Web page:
Alexa Serrano Cruz is a personal finance editor at Finder, specializing in personal
banking. She has extensive experience editing articles, helping Americans make informed decisions about their finances. Her expertise includes kids’ banking, savings, budgeting, and more. Before joining Finder, she worked as an editor in Miami and New York.
Alexa is a certified anti-money laundering specialist, and her personal financing expertise has been featured in top publications, including Nasdaq, Best Company, U.S. News & World Report, MSN, Yahoo, and ValueWalk. She has also made appearances on Winnie Sun TV, money podcasts such as LifeBlood, and broadcast news publications like Fox News and NBC News.
Alexa holds a bachelor’s degree in English from Wesleyan College.
- Personal finance
- Kids banking
- Budgeting and saving
- Anti-financial crime
- Certified anti-money laundering specialist (CAMS)
- Interviewed by NBC News to speak about identity theft and stimulus checks
- Discussed teaching kids about money with Fox News
- Q&A with Winnie Sun to discuss how to teach your child how to budget
- Featured on CBS News Las Vegas to discuss teaching your kids healthy money habits
- Discussed bounced checks and NSF fees with U.S. News & World Report
- Frequent guest post author on Nasdaq covering timely personal finance topics
- Wesleyan College
- Best Company
- CBS News Las Vegas
- Fox News
- U.S. News & World Report
Industry insights from Alexa Serrano Cruz
We asked Alexa Serrano Cruz to flex her expertise on trends in kids’ banking and online banking she’s seen over the past year.
Why do you think kids banking has become so popular over the last year?
On one hand I have actually seen banks discontinuing some of their kids banking products, and on the other there has been a rise in more digital kids banking products like debit cards for kids. We are seeing more digital kids banking products pop up because there has been a rise in fintech companies and we are living in a digital age. A lot of the popular kids banking products are coming from fintech and bank partnerships. The bank provides a place to hold the money, while the fintech provides the tech. In this case, they provide an intuitive app where parents can assign chores, automate allowances and track their kids spending and savings progress.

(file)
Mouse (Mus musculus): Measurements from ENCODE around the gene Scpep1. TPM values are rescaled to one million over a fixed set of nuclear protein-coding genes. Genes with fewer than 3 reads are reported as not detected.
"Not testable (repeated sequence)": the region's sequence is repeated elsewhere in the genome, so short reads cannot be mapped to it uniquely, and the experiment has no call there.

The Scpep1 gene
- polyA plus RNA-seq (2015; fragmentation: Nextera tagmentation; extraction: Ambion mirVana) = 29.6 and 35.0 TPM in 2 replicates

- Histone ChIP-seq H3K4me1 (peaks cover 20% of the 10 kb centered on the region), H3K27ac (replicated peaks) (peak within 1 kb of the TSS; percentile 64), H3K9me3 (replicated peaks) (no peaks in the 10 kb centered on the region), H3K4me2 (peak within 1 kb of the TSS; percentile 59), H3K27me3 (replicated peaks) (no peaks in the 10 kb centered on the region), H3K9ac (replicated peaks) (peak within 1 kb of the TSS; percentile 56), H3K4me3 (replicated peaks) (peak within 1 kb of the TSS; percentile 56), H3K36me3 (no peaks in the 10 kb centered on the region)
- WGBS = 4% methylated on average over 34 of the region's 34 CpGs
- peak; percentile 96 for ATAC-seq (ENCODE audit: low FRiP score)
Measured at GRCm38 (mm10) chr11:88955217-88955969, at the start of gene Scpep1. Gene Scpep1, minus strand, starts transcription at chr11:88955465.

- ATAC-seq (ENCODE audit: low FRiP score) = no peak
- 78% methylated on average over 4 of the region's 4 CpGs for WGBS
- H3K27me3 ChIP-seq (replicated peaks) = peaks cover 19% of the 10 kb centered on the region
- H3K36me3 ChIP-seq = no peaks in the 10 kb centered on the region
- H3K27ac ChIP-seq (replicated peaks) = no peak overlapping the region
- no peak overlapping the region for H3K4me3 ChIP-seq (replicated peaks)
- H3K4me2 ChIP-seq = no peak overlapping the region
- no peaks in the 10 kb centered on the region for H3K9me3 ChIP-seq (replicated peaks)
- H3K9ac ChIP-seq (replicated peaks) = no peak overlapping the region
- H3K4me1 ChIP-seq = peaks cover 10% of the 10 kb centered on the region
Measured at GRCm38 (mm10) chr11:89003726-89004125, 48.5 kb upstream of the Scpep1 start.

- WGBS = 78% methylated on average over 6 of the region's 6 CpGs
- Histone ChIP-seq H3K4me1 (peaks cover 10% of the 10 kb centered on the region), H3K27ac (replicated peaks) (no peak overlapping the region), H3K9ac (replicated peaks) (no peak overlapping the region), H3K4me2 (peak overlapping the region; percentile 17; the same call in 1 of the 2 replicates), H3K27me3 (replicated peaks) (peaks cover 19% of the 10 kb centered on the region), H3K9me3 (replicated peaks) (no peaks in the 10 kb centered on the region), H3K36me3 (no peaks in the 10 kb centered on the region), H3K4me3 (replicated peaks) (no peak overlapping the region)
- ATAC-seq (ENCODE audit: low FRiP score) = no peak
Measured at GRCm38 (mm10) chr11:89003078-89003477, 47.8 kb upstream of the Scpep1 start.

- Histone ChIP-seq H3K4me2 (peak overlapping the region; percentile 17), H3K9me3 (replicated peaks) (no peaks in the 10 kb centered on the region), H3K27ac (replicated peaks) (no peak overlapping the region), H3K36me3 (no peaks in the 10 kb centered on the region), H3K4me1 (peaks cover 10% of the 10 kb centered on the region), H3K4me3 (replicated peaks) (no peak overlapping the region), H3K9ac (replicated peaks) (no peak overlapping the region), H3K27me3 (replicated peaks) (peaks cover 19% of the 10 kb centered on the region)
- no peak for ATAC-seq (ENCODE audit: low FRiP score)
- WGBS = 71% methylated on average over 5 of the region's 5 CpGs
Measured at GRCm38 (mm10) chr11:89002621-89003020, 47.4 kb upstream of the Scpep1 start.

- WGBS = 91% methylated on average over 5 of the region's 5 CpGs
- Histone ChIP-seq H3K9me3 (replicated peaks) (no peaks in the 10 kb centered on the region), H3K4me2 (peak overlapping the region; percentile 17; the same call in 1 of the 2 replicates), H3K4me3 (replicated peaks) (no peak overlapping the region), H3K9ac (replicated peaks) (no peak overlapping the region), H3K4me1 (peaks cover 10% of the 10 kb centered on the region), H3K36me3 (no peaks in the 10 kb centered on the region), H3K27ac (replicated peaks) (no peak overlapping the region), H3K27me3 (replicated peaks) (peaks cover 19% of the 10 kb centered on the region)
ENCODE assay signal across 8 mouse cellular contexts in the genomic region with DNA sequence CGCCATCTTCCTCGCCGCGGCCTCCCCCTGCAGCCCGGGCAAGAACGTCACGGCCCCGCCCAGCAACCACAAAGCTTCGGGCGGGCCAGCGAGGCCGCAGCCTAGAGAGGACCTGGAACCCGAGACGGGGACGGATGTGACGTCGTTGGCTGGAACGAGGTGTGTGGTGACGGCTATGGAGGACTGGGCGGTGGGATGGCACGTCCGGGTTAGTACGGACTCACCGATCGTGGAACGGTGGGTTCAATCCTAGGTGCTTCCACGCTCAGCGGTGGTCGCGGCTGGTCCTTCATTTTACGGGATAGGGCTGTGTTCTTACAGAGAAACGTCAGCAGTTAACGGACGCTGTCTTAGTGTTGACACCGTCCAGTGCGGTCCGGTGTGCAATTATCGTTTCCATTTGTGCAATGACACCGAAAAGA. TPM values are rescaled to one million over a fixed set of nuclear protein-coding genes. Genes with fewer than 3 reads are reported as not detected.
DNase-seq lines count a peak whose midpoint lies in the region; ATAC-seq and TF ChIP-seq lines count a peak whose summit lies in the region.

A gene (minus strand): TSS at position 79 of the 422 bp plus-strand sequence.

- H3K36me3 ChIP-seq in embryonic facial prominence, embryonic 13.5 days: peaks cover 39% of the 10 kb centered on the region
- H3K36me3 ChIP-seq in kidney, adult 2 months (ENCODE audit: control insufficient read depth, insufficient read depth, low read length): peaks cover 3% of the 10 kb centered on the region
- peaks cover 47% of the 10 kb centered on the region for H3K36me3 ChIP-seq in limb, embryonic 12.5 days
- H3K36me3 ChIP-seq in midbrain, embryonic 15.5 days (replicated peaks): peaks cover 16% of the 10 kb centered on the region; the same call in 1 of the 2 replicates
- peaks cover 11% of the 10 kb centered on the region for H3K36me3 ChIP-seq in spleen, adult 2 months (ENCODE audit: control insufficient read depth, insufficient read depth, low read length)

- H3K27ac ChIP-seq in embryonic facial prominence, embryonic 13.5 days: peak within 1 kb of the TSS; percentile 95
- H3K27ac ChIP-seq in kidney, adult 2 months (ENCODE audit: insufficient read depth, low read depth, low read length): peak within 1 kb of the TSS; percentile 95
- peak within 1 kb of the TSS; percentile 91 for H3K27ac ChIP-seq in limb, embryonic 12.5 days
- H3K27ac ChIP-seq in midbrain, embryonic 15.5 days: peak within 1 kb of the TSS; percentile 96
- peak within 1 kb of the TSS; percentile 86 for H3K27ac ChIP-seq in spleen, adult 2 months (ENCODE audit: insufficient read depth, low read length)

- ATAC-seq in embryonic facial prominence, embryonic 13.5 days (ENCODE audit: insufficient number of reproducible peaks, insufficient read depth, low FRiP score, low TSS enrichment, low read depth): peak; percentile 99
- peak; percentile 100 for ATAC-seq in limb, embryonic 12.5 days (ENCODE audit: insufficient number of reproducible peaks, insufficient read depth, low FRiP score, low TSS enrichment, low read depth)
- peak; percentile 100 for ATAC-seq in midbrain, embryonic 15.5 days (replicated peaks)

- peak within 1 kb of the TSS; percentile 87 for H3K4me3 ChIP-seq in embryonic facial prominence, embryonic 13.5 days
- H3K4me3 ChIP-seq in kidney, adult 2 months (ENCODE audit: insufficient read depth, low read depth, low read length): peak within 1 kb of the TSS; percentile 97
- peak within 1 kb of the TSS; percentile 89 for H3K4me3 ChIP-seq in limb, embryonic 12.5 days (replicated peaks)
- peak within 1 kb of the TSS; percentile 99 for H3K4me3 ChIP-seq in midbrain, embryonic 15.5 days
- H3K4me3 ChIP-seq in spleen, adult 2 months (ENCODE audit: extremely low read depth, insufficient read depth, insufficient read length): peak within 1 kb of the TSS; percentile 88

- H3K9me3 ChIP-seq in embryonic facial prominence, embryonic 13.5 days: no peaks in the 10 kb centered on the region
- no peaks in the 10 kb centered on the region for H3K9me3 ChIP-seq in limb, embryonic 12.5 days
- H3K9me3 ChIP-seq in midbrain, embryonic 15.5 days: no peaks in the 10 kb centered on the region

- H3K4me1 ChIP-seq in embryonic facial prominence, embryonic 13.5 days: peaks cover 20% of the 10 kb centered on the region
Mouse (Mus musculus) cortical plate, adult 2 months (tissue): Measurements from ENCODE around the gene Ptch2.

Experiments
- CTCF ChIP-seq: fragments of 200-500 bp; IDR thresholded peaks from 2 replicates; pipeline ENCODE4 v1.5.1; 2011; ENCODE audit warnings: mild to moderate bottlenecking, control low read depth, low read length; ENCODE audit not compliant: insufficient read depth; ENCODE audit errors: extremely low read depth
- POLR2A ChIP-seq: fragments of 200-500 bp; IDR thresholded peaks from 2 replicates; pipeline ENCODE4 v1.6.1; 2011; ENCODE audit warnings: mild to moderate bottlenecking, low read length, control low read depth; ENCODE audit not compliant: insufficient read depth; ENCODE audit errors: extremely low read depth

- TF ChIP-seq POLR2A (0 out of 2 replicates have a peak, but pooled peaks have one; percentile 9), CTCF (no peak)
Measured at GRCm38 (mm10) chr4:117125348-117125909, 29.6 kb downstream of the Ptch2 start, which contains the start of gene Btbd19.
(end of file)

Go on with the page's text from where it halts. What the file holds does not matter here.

What can parents do now, to help their children develop good money habits in adulthood?
Start talking to your child about money and explain your purchasing decisions. For instance, if you are at a grocery store and need to purchase a bag of salad. Think about why you went for that particular bag and then vocalize your decision to your child. Did you choose it because it was an off-brand name and cheaper? Was it on sale? Or was it on a buy-one-get-one free special? You will start to see your child pick up on these decision-making processes. Holidays are also a great time to teach your child about budgeting. While you may be budgeting your money on a larger scale, your child can budget on a smaller scale when they are starting to think about buying gifts for family or friends. This can be a great activity where you can sit with your child and work with them to create spending limits for gifts. Another way you can start teaching them how to manage their money is by looking into debit cards for kids that offer chores, allowance and savings options.
Do you think the rise of online banks and neo banks will push out traditional brick-and-mortar institutions over the next few years?
How someone banks is a very personal preference. As we are seeing with kids banking, it is likely that digital banks could potentially start to push out traditional brick-and-mortar institutions. But I think that in order for this to happen, we are going to have to become a cashless society. As long as there is physical cash, there will be people who will need to make cash deposits at a bank. For digital and online banks to push out these institutions, they will need to start to develop a better solution for cash deposits and allow for more customer service options. Digital banking can also make identity verification a bit more complicated. Especially as there is a rise in deepfake technology. Not being physically present at a bank can also make frontline staff miss certain queues in body language that could be a red flag for things like elder abuse and human trafficking.
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